Aetna Life & Casualty Co. v. City of Los Angeles (1985)

Annotate this Case
[Civ. No. 69078, No. B002494.

Court of Appeals of California, Second Appellate District, Division Two.

July 31, 1985.]

AETNA LIFE AND CASUALTY COMPANY et al., Plaintiffs and Appellants, v. CITY OF LOS ANGELES et al., Defendants and Appellants.

(Opinion by Compton, Acting P. J., with Beach and Gates, JJ., concurring.)


Parkinson, Wolf, Lazar & Leo, Parkinson & Wolf, Richard B. Wolf and Michael W. Connally for Plaintiffs and Appellants.

James K. Hahn, Ira Reiner and Gary R. Netzer, City Attorneys, Edward C. Farrell, Chief Assistant City Attorney, Terso R. Rosales and Diana Mahmud, Deputy City Attorneys, for Defendants and Appellants. [170 Cal. App. 3d 872]


COMPTON, Acting P. J.

Thirty-eight homeowners, eight insurance companies, and the Great Western Council of the Boy Scouts of America brought the instant suit against the City of Los Angeles and its Department of Water and Power. They prayed for compensation for damages resulting from the Mandeville Canyon Fire of October 1978, which, they alleged, was caused by sparks from defendants' electrical power transmission lines along Mulholland Drive. Plaintiffs pleaded causes of action for negligent maintenance of a dangerous condition of public property and for inverse condemnation.

The trial was bifurcated to permit a determination of liability before introduction of evidence of damages. Pursuant to agreement of the parties the trial court sat as trier of fact on the inverse condemnation issue, while a jury heard the same evidence to determine the question of negligence. After five weeks of trial the trial court rendered judgment for plaintiffs on the inverse condemnation issue. The jury returned a verdict in favor of defendants on the negligence issue. Subsequently, when the defense failed to produce any evidence to contradict plaintiffs' case for damages, the trial court directed a verdict on damages, and dismissed the somewhat bewildered jury. Plaintiffs' motions for a judgment notwithstanding the verdict and for a new trial on the negligence cause of action were granted. The court fixed interest on the damages at the market rate and awarded attorneys fees to plaintiffs. The total judgment was approximately $10.7 million. Defendants have appealed.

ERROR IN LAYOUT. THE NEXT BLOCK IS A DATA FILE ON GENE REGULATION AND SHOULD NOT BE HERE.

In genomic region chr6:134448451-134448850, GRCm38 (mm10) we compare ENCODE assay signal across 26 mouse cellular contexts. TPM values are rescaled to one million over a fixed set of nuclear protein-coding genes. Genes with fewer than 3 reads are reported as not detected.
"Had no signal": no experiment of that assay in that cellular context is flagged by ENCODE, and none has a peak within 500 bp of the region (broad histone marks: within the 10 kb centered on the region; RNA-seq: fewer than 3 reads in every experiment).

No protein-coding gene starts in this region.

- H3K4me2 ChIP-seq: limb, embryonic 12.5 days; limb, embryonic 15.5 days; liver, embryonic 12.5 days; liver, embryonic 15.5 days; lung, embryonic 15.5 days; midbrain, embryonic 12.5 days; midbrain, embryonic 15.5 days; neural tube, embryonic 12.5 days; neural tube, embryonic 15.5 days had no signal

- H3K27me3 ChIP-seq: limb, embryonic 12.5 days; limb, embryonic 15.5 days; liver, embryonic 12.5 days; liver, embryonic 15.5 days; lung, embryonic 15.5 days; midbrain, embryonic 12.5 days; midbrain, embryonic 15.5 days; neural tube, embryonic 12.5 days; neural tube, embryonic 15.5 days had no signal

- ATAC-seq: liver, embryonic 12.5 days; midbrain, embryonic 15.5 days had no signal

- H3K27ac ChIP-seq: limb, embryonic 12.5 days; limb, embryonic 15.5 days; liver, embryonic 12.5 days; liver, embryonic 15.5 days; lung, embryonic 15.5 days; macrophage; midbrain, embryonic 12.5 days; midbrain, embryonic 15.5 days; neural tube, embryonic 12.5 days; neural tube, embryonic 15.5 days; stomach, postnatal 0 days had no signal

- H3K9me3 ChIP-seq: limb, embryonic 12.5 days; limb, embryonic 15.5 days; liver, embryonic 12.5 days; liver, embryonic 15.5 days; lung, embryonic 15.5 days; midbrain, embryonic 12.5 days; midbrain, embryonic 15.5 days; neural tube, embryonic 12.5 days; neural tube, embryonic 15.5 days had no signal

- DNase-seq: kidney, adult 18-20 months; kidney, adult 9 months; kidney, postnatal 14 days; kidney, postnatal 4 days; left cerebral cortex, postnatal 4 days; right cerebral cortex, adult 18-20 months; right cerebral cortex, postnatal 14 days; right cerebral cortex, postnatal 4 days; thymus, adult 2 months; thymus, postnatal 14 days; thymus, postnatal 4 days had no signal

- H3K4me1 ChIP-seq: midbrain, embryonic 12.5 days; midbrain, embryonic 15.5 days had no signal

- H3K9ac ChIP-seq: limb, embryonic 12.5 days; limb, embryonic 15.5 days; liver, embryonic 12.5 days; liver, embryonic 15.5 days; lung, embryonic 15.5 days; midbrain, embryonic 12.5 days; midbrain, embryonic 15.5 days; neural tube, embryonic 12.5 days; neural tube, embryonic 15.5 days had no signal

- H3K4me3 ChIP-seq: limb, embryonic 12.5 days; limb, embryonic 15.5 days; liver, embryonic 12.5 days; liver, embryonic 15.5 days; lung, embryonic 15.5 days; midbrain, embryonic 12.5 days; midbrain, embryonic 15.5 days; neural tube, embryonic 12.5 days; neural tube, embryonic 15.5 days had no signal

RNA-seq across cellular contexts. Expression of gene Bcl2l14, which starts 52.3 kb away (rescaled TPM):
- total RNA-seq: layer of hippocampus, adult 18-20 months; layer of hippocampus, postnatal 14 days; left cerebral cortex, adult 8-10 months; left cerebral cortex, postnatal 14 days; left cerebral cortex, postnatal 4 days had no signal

The evidence may be summarized as follows.

In 1973, crews employed by defendants strung several strands of aluminum-wrapped steel cable from poles along a stretch of Mulholland Drive in Los Angeles. After being fastened into position on the pole crossarms, the wires were energized with a current of 4,800 volts. During high winds on October 23, 1978, two or three of the wires swung together, arced, and sent sparks of molten burning aluminum into the dry brush across Mulholland Drive. The brush ignited and the resulting fire spread rapidly until it had consumed thousands of acres and invaded residential areas. Heavy rains in the years following caused additional mudslide damage to residences near the denuded slopes.